Amanda Mitchell is an executive coach and strategist specializing in helping senior executives deal with disruptive drama within their teams. An advertising agency veteran, she experienced first-hand the business implications of corporate drama both with her Fortune 500 clients and within the Manhattan ad agency she led. She founded Our Corporate Life (www.ourcorporatelife.com) to help executives solve the problems no one wants to deal with. She has been published in Bloomberg Businessweek, and quoted in Fast Company, CNBC.com, and Monster.com. She lives in New Jersey with her family.

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Taking Control of Your Career® Bootcamp Content Overview

Our Bootcamp is designed to get you back to feeling like yourself fast. To avoid overwhelm, we cover critical topics sequentially so you can make small changes quickly and experience immediate results.

1. New Beginnings

We start by creating a clear picture of your desired outcome and showing how feeling stuck can benefit you. You’ll also learn how to increase your physical and mental energy and a quick (less than 5 minutes!), easy way to improve your mood.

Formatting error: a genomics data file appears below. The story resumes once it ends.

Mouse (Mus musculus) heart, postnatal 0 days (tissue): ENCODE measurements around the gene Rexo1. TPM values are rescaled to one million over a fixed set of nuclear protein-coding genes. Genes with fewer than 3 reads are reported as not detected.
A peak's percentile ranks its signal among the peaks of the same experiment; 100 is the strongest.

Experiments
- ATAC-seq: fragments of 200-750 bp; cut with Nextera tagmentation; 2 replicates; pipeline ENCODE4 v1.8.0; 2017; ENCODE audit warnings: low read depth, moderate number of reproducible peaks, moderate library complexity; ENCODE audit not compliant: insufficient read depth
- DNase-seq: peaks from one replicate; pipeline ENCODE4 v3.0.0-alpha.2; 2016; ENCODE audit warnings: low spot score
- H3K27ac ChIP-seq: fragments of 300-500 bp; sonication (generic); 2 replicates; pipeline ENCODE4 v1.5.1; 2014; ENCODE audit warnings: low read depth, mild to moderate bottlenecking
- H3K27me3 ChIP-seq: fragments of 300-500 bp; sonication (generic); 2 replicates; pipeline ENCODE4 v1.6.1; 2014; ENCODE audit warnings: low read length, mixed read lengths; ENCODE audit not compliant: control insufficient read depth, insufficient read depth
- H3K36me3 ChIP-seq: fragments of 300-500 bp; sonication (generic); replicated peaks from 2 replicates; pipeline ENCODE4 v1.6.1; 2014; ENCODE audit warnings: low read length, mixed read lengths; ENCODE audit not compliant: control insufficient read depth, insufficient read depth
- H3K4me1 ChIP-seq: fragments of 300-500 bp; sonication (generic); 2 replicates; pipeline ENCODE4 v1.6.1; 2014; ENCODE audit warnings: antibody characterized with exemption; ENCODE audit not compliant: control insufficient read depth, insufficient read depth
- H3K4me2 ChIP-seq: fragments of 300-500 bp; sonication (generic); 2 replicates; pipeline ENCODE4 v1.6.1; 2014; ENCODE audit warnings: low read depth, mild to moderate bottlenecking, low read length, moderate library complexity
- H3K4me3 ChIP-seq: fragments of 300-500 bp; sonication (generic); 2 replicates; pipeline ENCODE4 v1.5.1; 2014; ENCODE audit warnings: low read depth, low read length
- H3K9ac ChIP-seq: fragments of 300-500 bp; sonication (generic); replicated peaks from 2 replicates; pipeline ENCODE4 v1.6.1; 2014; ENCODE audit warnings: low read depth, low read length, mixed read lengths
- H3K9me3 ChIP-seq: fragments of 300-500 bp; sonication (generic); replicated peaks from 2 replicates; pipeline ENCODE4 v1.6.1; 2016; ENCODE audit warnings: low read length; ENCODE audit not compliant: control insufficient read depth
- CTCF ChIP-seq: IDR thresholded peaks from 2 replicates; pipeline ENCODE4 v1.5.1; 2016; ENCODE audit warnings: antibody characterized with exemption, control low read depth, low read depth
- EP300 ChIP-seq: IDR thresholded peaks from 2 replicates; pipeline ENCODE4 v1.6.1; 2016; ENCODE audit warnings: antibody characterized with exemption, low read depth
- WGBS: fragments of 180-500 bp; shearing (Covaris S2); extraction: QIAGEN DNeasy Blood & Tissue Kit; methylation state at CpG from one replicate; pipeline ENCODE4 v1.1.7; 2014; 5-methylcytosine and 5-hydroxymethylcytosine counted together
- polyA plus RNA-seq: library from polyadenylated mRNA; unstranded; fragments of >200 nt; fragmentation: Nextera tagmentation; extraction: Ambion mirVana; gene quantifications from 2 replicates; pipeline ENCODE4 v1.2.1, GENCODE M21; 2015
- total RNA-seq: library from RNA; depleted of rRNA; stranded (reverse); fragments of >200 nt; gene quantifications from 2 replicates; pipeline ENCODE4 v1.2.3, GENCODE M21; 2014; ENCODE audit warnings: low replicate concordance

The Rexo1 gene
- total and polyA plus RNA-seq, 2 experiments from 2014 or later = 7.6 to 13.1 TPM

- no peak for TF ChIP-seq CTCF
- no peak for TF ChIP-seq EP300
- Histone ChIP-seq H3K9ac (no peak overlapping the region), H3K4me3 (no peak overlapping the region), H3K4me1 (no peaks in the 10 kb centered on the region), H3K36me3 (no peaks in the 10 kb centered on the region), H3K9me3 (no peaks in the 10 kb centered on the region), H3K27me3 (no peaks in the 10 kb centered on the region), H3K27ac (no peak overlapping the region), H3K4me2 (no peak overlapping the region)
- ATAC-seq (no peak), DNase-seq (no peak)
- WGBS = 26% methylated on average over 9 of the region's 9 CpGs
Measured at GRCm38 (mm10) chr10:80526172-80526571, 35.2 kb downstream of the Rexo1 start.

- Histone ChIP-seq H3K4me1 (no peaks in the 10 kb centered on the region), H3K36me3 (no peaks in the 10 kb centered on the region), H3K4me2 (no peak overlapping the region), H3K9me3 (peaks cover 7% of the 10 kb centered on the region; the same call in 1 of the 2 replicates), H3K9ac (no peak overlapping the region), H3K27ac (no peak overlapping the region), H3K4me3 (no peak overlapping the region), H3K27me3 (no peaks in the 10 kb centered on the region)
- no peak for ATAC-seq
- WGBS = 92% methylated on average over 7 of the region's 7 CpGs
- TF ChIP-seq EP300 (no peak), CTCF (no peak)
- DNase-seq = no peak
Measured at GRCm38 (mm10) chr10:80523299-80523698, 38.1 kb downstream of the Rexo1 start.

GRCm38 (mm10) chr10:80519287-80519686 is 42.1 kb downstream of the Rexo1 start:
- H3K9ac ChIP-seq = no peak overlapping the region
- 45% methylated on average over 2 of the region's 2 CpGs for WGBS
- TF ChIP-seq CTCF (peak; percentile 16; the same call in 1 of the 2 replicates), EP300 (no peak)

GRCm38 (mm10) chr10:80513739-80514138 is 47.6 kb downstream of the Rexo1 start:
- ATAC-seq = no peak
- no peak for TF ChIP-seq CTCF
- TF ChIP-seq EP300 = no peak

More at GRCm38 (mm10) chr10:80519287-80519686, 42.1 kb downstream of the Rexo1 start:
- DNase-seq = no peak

2. Setting Yourself Up For Success

It’s easier to succeed when your environment completely supports you. You’ll learn how to easily analyze yours and bring it into alignment. We’ll also cover techniques for viewing your work situation in a neutral, productive way–allowing you to move within it effortlessly.

3. Values & Standards

Values impact your behaviors, decisions, relationships and direction in life. Yet your values are often not aligned with your workplace. Standards are what we honor because we believe they will lead us to our goals. Logically you’d think high standards would result in a superior result but just the opposite often occurs. In this session we’ll cover how to maintain your standards when they’re not shared and how to stay true to yourself without making it an issue for others.

4. How Your Best Intentions Work Against You

If you’re like most achievers, you welcome and thrive on responsibility. Sometimes, however, your life can feel like one long “to do” list leaving little time to figure out what is working – or not – in your life. We’ll cover how to retrain your teammates, how to redefine your role and the concept of “responsibility without authority” – having one without the other makes success impossible.

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Understanding how personal beliefs drive behavior is critical to freeing you from feeling trapped. This is a deeply personal and important aspect necessary to move into action. You’ll learn how to uncover the core belief that is out of alignment and the 5 step process you can use to replace it.

6. Who is in Control of Your Life?

Control is like catnip to high achievers – we all want it. But surprisingly few exercise control in the one area where they actually have it. This cycle of relentlessly trying to get control over an uncontrollable situation is exhausting and self–defeating. Resetting expectations so you can focus on fulfilling activities will provide the energy you need to regain your perspective and take action.